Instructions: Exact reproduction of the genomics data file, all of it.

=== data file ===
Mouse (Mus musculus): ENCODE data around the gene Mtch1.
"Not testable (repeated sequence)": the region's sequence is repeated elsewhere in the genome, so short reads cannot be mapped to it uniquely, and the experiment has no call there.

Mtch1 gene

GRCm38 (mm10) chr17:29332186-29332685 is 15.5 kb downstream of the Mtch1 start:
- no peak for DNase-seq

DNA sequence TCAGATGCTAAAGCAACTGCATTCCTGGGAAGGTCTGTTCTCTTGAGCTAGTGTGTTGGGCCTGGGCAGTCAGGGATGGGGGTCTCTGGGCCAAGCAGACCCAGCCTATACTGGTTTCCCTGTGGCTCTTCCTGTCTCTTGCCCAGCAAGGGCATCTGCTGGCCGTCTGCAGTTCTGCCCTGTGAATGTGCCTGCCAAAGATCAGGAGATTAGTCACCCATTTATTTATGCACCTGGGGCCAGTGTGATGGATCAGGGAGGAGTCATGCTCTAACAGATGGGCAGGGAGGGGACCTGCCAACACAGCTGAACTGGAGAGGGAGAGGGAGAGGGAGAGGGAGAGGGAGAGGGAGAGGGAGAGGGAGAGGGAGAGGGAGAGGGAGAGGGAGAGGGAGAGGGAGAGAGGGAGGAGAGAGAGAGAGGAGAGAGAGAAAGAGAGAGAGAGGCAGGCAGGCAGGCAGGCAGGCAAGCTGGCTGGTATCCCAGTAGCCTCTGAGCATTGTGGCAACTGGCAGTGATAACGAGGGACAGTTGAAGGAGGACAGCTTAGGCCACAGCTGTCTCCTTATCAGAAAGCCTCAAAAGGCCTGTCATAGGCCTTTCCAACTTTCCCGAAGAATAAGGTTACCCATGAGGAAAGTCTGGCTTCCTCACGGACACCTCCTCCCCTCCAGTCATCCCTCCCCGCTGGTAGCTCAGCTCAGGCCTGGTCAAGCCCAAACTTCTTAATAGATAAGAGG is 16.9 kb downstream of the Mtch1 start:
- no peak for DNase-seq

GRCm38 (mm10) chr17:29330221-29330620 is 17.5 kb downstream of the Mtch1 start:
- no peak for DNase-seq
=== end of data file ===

Mouse (Mus musculus): ENCODE data around the gene Mtch1.
"Not testable (repeated sequence)": the region's sequence is repeated elsewhere in the genome, so short reads cannot be mapped to it uniquely, and the experiment has no call there.

Mtch1 gene

GRCm38 (mm10) chr17:29332186-29332685 is 15.5 kb downstream of the Mtch1 start:
- no peak for DNase-seq

DNA sequence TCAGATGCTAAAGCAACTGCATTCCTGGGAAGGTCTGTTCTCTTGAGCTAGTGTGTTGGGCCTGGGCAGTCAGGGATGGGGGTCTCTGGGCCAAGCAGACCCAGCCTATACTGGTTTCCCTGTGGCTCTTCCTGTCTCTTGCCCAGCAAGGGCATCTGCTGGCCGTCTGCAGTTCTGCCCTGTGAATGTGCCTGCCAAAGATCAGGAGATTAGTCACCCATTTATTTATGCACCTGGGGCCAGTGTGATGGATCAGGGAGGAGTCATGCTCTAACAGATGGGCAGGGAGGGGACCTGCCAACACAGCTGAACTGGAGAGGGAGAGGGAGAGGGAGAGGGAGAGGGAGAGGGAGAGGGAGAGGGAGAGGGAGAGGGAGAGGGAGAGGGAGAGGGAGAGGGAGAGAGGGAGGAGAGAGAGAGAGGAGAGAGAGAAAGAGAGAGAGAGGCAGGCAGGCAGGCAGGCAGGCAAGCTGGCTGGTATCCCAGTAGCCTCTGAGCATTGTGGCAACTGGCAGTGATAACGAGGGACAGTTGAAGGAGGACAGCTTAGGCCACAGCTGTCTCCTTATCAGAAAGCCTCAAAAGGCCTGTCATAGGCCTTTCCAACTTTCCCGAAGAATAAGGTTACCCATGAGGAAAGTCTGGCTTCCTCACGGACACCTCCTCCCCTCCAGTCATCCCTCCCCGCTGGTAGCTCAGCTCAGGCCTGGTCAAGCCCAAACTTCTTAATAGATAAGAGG is 16.9 kb downstream of the Mtch1 start:
- no peak for DNase-seq

GRCm38 (mm10) chr17:29330221-29330620 is 17.5 kb downstream of the Mtch1 start:
- no peak for DNase-seq